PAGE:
A nonprofit says it can build Mount Everest—with food scraps. 

Starting in April, Reunity Resources will begin collecting scraps at restaurants and other commercial establishments in the city. The organization estimates that it can divert 2 million pounds of scraps from the landfill in the pilot program’s inaugural year—enough waste, it says, to create a pile as high as Mount Everest.

The city of Santa Fe contracted with Reunity to collect monthly reports on the effort, says Lawrence Garcia, acting director of the Environmental Services Division. The city isn’t paying the nonprofit for the data, he says, but it is providing collection bins for the waste.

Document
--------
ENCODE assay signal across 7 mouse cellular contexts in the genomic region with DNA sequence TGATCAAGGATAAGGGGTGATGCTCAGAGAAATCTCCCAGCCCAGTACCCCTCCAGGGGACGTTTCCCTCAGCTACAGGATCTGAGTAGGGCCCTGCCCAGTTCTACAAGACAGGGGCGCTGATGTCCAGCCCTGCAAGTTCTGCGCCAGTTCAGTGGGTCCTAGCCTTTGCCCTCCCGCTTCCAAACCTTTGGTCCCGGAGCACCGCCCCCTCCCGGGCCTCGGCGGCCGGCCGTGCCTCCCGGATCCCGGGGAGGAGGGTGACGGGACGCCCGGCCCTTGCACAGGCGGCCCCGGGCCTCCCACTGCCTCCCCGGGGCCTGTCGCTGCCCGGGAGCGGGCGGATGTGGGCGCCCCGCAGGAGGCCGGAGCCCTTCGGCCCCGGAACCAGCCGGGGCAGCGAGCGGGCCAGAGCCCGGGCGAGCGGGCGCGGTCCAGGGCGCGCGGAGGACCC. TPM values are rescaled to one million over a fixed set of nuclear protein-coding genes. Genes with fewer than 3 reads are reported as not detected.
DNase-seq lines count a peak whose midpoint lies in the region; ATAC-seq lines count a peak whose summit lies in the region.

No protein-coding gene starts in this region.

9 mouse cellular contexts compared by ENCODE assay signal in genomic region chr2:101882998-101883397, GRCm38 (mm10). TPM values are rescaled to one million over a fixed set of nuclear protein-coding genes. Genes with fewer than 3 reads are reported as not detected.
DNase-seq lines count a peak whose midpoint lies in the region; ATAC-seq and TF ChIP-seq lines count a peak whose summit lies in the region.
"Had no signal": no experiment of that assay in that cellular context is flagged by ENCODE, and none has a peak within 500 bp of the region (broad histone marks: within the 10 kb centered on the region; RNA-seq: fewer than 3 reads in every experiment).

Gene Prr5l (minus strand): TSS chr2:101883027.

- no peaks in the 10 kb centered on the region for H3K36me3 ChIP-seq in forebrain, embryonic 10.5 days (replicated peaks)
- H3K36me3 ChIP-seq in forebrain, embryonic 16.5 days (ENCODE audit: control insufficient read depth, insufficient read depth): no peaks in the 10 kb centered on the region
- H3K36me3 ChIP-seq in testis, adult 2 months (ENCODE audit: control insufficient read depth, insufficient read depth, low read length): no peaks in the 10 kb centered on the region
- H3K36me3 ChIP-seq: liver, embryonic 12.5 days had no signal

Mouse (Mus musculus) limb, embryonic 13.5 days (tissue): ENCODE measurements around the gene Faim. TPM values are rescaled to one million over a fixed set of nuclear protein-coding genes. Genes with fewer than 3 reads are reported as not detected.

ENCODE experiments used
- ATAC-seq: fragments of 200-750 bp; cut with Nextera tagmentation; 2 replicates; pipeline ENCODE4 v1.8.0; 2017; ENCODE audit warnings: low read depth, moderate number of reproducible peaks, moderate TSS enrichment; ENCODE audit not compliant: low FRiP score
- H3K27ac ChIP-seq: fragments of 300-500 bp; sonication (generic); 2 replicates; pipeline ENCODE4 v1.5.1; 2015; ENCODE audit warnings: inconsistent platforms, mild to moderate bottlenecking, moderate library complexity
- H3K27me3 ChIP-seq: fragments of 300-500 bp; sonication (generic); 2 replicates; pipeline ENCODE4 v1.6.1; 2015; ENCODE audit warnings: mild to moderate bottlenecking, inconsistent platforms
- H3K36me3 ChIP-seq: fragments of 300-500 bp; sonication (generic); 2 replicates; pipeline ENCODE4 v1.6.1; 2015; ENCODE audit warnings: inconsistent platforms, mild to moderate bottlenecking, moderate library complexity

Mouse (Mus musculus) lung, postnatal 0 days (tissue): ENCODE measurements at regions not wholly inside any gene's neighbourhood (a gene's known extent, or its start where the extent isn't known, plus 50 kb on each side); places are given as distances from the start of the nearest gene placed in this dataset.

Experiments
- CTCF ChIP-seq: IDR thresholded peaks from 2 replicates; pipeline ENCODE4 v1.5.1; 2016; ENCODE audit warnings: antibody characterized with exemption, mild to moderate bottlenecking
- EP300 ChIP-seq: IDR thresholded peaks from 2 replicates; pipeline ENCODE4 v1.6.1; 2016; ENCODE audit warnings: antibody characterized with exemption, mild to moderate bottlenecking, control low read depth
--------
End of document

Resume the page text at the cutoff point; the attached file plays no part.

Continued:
Reunity says it approached Santa Fe about the program over a year ago, but city officials turned it down because the solid waste ordinance was written to prevent companies that weren’t contracting with the city from collecting waste. Santa Fe then put a bid for a compost program and selected Reunity, making it an agent of the city.

The nonprofit will charge participating businesses for collecting the scraps and transporting them to Payne’s Organic Soil Yard, which will charge a fee to process the food scraps into compost and sell the product to the public. 

Reunity says its $30 to $90 fees are similar to what the city charges for trash pickup. The nonprofit will provide employee education, bins and collection up to three times a week. It says all food waste—like vegetables, fruit, meat and bones—will be accepted, “as well as certain biodegradable paper products.”